New Site, New Blog for AIGA New York

AIGANY.orgYesterday we officially launched a brand new version of AIGANY.org which was beautifully and smartly designed by the dynamic duo of Greg D’Onofrio and Patricia Belen over at Kind Company. They’re a small but extremely talented shop in Brooklyn that’s doing some stellar work, including a terrific and invaluable resource commemorating the work of Alvin Lustig.

AIGANY.org is the official site for the New York chapter, not to be confused with AIGA.org which was famously and wonderfully redesigned earlier this year by Happy Cog for the national organization. Naturally, our site is focused on all the design-related events that the chapter puts on in New York City during the fall, winter and spring of each year. All modesty aside, it’s really a hell of a lot of stuff; you’d have to TiVo the majority of a television season just to attend half of these events each year.

So to help keep everyone apprised of what’s going on, this redesign features a new blog called, somewhat cheekily, DESIGNY (RSS feed). Get it? DESIGNY, design-y and design-New York? Corny puns aside, we’ve staffed this blog with a hand-selected coterie of up-and-coming design tastemakers: Randy J. Hunt, Louise Ma and Michael Brenner. Between them, they’ll be covering all of the events we put on, and more.

AIGANY.org

Like everything that a non-profit organization does for the first time, DESIGNY is a work in progress, so we’ll be fine-tuning it over the coming months. I should say that the blog and the site have also all been done with very little or absolutely no money… contrary to AIGA’s image as the premier trade organization for design, we have very little cash to spend even on something as important and high profile as our Web site. I say that to encourage folks to keep this ascetic reality in mind when providing feedback on what we’ve done on the site — constructive criticism, good or bad, is always welcome, but please remember that a hell of a lot of financially unrewarded volunteer hours went into getting us this far. I also say that to point out that these folks — Kind Company, Randy, Louise, Michael and our tireless Web maestro, Thomas Hines — deserve a special commendation for stepping up in service to the design community. They did awesome, as far as I’m concerned.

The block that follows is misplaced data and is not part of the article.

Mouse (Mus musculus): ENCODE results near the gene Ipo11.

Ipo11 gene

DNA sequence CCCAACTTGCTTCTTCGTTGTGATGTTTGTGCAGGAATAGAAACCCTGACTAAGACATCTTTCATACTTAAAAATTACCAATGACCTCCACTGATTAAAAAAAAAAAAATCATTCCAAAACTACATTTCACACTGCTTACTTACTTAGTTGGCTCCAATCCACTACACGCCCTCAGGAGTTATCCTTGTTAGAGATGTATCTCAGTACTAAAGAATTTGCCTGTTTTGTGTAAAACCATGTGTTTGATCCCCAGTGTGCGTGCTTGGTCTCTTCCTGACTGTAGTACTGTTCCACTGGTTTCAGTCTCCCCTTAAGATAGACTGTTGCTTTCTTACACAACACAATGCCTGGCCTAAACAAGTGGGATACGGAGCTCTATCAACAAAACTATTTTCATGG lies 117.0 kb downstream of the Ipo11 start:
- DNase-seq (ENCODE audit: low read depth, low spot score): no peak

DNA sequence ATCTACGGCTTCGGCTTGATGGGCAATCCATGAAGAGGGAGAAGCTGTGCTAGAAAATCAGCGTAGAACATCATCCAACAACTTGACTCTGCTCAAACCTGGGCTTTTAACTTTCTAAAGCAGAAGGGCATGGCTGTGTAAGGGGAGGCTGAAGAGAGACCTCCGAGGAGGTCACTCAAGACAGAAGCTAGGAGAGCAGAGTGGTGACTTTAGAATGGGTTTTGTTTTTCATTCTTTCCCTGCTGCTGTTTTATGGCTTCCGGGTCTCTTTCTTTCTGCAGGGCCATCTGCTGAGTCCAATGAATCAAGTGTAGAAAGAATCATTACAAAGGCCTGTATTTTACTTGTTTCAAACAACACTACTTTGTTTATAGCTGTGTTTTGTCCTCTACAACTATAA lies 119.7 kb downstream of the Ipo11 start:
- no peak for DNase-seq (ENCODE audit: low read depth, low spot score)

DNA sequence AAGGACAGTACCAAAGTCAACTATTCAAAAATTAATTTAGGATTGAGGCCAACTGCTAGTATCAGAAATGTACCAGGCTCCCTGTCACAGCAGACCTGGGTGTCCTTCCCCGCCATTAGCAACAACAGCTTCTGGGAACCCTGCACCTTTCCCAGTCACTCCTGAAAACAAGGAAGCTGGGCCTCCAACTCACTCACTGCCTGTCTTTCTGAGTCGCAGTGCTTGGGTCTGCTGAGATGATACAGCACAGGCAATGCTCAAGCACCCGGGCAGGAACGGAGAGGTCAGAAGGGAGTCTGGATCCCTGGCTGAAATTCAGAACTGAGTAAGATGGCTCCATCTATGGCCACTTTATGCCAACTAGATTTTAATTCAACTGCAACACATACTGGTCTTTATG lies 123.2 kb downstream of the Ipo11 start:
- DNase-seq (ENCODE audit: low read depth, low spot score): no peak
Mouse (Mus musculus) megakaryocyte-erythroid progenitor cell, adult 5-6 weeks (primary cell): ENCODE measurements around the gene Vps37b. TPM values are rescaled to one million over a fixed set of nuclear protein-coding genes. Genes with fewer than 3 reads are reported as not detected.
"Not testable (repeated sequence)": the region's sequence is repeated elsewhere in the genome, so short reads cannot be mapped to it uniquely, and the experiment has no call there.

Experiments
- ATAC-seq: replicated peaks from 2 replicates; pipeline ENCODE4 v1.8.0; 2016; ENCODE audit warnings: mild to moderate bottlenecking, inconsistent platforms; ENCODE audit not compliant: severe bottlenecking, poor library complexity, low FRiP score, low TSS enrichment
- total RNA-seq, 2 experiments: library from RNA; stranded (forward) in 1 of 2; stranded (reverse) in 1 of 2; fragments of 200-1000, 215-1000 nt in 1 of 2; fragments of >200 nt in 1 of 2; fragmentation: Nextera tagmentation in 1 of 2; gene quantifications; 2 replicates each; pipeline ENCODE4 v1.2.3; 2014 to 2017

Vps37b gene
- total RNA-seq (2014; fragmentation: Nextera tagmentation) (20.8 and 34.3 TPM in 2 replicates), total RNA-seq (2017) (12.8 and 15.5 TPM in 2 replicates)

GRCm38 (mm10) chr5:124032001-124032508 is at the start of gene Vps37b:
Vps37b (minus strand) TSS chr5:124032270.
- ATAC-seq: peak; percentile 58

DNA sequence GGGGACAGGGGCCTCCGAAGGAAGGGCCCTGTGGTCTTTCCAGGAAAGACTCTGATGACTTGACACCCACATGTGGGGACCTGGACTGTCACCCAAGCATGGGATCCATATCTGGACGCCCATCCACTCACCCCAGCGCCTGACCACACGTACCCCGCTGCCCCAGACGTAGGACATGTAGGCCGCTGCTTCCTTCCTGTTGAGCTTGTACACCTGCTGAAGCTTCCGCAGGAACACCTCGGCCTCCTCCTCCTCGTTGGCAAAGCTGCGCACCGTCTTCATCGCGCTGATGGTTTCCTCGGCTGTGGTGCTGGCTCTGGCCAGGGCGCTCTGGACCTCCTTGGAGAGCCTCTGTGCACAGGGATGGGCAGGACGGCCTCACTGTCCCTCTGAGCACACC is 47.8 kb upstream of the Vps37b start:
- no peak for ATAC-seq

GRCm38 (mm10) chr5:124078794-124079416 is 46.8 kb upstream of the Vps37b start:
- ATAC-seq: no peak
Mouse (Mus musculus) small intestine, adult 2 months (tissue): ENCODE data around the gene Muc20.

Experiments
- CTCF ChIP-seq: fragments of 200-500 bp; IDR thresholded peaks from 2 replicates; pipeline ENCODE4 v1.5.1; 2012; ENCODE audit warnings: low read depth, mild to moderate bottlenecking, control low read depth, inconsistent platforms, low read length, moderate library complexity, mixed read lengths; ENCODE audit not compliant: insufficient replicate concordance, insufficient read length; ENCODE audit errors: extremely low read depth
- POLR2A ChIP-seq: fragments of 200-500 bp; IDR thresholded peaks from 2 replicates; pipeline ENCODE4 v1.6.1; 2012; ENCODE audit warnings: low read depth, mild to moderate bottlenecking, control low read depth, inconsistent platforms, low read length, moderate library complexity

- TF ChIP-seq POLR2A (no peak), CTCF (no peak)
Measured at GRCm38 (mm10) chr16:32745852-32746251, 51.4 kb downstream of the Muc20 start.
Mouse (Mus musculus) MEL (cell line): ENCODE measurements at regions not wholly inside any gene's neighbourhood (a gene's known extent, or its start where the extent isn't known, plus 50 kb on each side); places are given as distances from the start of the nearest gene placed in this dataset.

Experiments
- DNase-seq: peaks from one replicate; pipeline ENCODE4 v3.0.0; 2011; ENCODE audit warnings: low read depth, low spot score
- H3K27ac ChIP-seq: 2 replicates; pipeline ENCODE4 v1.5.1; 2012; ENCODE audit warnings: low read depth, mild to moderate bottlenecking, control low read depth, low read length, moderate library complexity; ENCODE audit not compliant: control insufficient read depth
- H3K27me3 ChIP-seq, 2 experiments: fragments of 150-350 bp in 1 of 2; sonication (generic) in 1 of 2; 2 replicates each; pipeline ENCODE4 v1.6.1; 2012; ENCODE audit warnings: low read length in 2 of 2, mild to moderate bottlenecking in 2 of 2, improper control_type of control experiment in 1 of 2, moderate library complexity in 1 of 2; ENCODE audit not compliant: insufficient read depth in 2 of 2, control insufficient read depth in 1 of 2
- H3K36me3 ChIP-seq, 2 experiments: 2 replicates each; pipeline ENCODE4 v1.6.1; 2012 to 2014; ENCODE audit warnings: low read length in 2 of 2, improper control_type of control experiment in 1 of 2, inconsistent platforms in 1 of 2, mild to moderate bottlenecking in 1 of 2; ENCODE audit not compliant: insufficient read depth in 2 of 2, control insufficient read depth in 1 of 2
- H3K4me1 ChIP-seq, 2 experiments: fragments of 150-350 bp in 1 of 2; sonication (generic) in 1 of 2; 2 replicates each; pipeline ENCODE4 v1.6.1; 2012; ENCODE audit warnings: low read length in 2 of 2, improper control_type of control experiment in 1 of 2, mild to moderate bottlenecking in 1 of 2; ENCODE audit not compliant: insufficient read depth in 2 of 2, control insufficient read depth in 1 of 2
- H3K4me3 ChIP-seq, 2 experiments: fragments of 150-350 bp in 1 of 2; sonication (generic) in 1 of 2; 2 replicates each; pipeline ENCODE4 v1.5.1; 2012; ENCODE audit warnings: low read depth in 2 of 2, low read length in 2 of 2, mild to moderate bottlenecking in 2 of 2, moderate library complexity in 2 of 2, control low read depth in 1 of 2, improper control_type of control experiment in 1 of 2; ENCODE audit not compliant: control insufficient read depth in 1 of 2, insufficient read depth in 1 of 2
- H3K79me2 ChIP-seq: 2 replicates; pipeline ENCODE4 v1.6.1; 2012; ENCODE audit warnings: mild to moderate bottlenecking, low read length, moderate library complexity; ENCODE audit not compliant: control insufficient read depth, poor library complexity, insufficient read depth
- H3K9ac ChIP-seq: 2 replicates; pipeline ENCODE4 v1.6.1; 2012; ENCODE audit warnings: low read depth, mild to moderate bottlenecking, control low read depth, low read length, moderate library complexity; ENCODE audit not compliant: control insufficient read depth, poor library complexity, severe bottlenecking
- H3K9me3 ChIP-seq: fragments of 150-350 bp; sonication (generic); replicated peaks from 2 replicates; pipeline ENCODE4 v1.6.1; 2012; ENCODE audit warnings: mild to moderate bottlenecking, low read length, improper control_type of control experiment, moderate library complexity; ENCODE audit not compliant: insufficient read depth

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  1. Geof: that’s a fair question. I definitely had a hand in this project, but I didn’t do much if any art direction. The extent of my involvement was primarily in the aren of writing the request for proposal that we sent to several design studios (and Kind Company returned the best response). So in the sense that I helped choose a company with whose design sensibility I felt comfortable, I think it’s fair to say the Subtraction.com-ness factored in at least subtly.

    But the majority of the aesthetic was Kind Company’s own, based in large part of the new brand identity that the chapter rolled out last year. That identity was developed by fellow board members Mike Essl, Emma Presler, Alan Dye, our chapter President Carin Goldberg and others… I definitely did not have a hand in that.

    All of which is to say that the credit goes to others for both the brand and the Web site. In these, I was just a cheerleader from the sidelines.

  2. AIGA has been good to me for as long as I’ve been involved and it only gets better when I put as much energy back into it.

    It’s an exciting development for the NY chapter, and I’m proud to be involved.

    Thanks, Khoi.

  3. nice job. i generally shy away from too many colours on the web, however in this case i think the authors have acheived a neat balance that still seems to belong in some kind of theme.

    it may just be me, but the verticals of the ‘N’ on the aigany page seem a little feral. somebody should redo that .gif with some more greys.

  4. Hmmm. Simple structure, few images…This site looks to me like it was designed to be read on an iPhone. Mr. Vinh?